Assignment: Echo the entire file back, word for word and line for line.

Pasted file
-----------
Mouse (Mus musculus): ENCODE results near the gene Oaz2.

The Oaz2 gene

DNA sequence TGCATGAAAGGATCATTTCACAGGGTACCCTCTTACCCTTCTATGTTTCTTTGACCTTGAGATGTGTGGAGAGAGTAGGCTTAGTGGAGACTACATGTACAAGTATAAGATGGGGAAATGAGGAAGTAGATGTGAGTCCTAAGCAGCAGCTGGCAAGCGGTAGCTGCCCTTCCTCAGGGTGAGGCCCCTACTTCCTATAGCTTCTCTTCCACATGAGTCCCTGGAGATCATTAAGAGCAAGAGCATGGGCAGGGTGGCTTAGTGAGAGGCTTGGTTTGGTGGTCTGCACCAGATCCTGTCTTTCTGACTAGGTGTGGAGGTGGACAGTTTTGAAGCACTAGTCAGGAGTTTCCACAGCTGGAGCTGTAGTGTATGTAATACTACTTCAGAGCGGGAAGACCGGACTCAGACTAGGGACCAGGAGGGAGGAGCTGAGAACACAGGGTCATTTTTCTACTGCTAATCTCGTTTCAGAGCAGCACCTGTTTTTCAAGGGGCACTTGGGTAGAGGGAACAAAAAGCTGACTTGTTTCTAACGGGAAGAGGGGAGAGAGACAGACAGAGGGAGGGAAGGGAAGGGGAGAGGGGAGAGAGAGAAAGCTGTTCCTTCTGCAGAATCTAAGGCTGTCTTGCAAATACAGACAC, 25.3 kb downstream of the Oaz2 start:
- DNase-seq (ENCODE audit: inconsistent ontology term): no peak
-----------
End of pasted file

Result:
Mouse (Mus musculus): ENCODE results near the gene Oaz2.

The Oaz2 gene

DNA sequence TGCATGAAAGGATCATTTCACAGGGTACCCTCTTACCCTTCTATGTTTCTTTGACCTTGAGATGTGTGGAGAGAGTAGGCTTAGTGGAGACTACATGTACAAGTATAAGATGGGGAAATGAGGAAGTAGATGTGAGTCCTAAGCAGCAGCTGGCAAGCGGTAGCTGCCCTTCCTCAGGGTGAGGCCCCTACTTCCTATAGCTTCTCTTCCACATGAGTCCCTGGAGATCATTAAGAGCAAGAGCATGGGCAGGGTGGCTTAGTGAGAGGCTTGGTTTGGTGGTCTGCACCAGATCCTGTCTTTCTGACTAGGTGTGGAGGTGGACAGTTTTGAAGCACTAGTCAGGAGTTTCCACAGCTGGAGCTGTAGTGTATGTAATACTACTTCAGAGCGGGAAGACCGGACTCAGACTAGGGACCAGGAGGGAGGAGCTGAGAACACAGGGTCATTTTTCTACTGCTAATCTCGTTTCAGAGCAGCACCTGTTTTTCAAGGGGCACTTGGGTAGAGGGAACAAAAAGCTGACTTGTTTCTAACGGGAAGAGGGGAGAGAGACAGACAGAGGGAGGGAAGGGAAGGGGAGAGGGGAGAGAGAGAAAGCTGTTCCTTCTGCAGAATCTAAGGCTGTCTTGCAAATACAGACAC, 25.3 kb downstream of the Oaz2 start:
- DNase-seq (ENCODE audit: inconsistent ontology term): no peak